I will be honest with you: I am fairly certain that nobody who has no connection to me at all has bought my book. That's still a dream, and it's a dream that's not going to happen unless some of the book owners decide to leave reviews on Amazon. Yes, complete strangers have bought the book--but those are strangers just in the sense that they've never actually met me. Strangers as in people who read my blog (Thank you!!!!) and people just removed from me by a degree or so, friends of people who know me who mentioned my book to them.

Reviews are the hardest thing to get, apparently--my book still has 0 reviews on Amazon in spite of sales that surpassed my initial goal. So I will ask, for those of you who own my book and have read it, please, if you wouldn't mind, I would so appreciate if you'd take a few minutes to write down what you thought of The Cactus Who Craved a Hamburger on Amazon! I have appreciated it so much when various people have written to me to say, "Hey, your book just arrived in the mail and I sat down and read it to my daughter!"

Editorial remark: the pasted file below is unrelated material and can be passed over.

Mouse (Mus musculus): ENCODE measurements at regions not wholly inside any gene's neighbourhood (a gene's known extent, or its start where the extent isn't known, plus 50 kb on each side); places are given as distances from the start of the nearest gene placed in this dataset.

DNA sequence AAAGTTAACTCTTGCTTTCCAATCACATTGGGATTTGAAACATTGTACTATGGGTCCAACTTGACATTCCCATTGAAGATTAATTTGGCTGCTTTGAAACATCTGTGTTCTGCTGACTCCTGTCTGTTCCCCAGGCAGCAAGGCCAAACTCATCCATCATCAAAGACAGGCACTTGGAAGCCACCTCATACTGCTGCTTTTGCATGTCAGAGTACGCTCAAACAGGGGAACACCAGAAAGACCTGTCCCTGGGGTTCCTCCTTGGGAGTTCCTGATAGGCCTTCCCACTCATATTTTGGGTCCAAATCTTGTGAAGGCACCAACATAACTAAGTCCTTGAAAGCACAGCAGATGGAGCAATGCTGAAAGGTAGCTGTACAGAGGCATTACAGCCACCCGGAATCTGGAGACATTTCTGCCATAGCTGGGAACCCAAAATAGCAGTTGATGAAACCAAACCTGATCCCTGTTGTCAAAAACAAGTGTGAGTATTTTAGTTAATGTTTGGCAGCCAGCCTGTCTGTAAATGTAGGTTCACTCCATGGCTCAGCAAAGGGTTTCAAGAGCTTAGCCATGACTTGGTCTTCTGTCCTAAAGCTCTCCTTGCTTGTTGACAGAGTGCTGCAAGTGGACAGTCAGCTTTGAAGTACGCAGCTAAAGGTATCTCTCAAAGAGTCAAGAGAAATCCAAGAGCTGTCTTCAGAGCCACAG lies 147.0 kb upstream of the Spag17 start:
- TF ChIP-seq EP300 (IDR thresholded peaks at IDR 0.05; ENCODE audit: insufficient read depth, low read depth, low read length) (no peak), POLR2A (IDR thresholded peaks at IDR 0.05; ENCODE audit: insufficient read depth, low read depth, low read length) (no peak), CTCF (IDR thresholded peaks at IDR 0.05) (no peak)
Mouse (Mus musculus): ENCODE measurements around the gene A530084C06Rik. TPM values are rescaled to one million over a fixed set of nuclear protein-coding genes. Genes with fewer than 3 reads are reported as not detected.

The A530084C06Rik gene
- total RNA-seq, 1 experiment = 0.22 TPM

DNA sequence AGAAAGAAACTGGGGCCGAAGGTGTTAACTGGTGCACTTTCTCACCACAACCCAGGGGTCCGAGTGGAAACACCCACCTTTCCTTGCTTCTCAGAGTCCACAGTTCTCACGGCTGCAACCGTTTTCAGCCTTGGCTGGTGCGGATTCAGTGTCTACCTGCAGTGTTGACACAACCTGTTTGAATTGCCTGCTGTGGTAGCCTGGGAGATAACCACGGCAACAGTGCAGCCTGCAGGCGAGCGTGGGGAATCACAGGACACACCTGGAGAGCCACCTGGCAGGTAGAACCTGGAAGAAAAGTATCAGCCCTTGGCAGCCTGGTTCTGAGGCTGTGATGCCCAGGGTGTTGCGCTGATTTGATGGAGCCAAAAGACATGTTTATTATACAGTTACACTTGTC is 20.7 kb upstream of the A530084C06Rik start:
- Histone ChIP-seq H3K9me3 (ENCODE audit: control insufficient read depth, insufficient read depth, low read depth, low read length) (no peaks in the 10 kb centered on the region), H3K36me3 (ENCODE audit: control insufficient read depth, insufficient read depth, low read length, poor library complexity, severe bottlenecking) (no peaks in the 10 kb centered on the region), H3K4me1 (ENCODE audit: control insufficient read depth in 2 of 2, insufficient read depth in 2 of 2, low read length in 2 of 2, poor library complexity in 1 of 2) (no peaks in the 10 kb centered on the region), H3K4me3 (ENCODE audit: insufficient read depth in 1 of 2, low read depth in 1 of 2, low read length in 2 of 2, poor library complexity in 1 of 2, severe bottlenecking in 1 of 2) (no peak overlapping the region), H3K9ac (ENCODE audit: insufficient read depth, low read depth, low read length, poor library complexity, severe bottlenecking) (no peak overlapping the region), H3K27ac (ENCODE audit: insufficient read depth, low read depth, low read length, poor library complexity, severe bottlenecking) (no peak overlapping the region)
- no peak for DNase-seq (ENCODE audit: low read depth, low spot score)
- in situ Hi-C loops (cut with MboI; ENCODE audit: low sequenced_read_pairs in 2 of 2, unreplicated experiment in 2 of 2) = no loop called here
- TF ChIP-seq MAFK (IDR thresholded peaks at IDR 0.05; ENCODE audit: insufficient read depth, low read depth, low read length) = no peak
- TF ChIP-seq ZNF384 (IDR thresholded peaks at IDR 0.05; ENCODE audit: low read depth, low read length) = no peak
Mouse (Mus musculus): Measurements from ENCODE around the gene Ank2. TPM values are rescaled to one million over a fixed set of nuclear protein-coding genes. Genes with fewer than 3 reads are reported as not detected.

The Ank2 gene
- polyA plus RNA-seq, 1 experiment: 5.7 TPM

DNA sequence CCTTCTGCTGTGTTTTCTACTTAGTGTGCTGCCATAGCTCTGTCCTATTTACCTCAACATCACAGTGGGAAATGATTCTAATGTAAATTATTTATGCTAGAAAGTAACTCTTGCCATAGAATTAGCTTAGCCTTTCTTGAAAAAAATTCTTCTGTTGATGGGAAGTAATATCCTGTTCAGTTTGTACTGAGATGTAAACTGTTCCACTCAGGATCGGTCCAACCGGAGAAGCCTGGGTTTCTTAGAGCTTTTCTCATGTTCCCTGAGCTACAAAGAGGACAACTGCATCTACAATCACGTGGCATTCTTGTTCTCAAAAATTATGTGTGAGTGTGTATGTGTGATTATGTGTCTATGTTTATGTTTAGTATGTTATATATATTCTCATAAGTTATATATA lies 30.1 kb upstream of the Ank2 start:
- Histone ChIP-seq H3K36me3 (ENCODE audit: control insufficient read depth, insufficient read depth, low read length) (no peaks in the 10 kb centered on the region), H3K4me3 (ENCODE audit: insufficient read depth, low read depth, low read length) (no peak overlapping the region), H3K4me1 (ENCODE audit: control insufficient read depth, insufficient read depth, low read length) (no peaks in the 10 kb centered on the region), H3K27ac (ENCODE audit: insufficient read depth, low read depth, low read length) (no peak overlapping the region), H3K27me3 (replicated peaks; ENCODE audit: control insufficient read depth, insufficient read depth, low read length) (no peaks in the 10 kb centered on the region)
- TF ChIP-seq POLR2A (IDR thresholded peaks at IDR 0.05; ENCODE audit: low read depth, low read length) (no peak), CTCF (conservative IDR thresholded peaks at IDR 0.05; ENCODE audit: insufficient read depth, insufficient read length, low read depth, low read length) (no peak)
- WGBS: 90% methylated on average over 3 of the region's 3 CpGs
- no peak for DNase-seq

And for the very curious, as of today, current total sales for my book are: 107

On to the next 100!

Is it worth it?

For me, it was worth creating this book from before it was even published. From a financial standpoint, I surpassed the break-even point--this was because the only real cost involved in creating the book for me was the cost of the $80 Wacom drawing tablet. It's pretty obvious to you all that with a couple dollars of royalty from each copy (the author's portion, left after printing costs and Amazon's cut) multiplied by 100...my per-hour wage on this book is quite dismal. You're going to need to sell far more than 100 books in order to make a book a financially advantageous investment of time.